With the NFL preseason well under way and the season starting on 8 September, our attention has turned to the two games taking place at Twickenham Stadium this October. This year the Arizona Cardinals will play the LA Rams on Sunday 22 October and the Minnesota Vikings will play the Cleveland Browns on Sunday 29 October and we cannot wait!
2017 is the second year the NFL games will be played at Twickenham Stadium and once again, as a sport-loving Nation, we're thrilled to be hosting these momentous occasions. However, unless you're a dedicated NFL fan, you may be unaware as to how these highly anticipated games came to be played in London. We've found out the thinking behind the NFL London games and what the future holds for this slightly unfamiliar American sport.
But why London?
The history of the NFL International Series
Prior to 2005 the only way NFL promoted the game internationally was through a series of preseason games, played around the world, called the American Bowl. This series ended in 2005 and the same year the Arizona Cardinals played the San Francisco 49ers in Mexico City, Mexico. This was the first regular season NFL game to be played outside the US and drew in its largest crowd at the time - 103,467 spectators.
Since October 28, 2007 there has been regular season NFL games held outside the United States annually, with all games initially being held in London. Since then, this has expanded to also include Mexico; this year being the second consecutive season after the success of last year.
This is the second consecutive year that regular NFL season games have been held at Twickenham Stadium. Last year, the home of rugby, played host to the LA Rams v New York Giants - here's a reminder of that game.
The National Football League (NFL) announced a partnership with the Rugby Football Union (RFU) in 2015, whereby a minimum of three regular-season games will be held at Twickenham stadium over a three-year period. This year four NFL teams will again battle it out at Twickenham Stadium and after last year's roaring success, 2017 is set to be even better.
The seating capacity at Twickenham stadium stands at 82,000 for a regular rugby game. However during the NFL takeover the stadium's capacity is reduced to 75,000 to allow for the extra room required. This is due to the huge volume of people (players, coaching, staff) on the sideline during a game - seating needs to be raised so the front row seat views are not blocked. Last year, the NFL recorded an official attendence of 74,141, can this be beaten in 2017?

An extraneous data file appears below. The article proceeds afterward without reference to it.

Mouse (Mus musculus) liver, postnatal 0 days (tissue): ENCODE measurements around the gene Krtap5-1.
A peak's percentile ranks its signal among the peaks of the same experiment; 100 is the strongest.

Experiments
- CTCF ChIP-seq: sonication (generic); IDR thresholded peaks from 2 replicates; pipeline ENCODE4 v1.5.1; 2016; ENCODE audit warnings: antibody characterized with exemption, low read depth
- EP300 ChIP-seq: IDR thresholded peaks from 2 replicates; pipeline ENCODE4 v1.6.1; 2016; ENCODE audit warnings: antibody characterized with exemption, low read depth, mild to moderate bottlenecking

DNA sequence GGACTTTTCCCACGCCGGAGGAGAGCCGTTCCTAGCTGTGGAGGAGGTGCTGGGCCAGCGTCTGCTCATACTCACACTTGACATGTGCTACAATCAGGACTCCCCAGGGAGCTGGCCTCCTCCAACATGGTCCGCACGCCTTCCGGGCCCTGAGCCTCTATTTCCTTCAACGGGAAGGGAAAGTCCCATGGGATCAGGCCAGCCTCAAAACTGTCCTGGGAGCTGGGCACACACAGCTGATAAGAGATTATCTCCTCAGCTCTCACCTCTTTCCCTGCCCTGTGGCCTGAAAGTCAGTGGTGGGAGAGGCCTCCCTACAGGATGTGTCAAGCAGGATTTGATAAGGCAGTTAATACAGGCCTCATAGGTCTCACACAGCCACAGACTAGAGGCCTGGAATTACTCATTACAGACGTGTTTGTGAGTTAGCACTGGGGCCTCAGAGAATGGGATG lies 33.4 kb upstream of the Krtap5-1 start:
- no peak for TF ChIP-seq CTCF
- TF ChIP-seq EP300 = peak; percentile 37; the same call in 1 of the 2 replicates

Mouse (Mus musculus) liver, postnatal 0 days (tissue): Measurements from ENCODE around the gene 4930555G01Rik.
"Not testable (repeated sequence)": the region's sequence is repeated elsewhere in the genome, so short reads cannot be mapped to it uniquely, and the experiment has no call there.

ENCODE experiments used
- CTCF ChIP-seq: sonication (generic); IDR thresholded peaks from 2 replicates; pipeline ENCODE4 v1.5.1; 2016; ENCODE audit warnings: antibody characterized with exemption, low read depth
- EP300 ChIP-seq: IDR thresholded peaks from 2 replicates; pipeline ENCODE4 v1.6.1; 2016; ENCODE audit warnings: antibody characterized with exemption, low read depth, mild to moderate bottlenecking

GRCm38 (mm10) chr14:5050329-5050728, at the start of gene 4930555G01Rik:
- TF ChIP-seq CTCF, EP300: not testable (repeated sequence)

The UK Fan Base
With an ever exapanding and rapdily growing NFL fan-base in the UK, the number of people attending NFL meet-ups, fan events and the games themselves is constantly increasing.
The NFL themselves have reported that:
“The London Game Series to date has contributed to increasing NFL fan interest in the UK, with a current fan base of more than 13 million people, including close to four million avid fans.”
NFL Commissioner ROGER GOODELL quoted:
“We continue to be incredibly excited by the passion and love for the NFL shown by our millions of UK fans,” “London is an amazing city. We have had tremendous support from our fans, from Mayor Khan and other government leaders and business partners, and we are looking forward to taking the next step in the UK by playing four games in London this season.”
The British Born Talent
As well as the ever growing UK fan base and the superb facilities London can offer, it’s increasingly common for English born players to be drafted in the NFL. In this year’s NFL draft, the Baltimore Ravens selected tackle Jermaine Eluemunor who is English born and learned to play football by watching the NFL’s London Game Series.
As these games continue to be played in the UK, can we expect to see even more British talent in the NFL? Only time will tell, but we certainly hope so!
The NFL London Games at Twickenham are set to be an exciting couple of days and you wont want to miss out. Make sure you're #closertotheaction this October and book your hospitality experience for the NFL London Games at Twickenham, here.
See you there!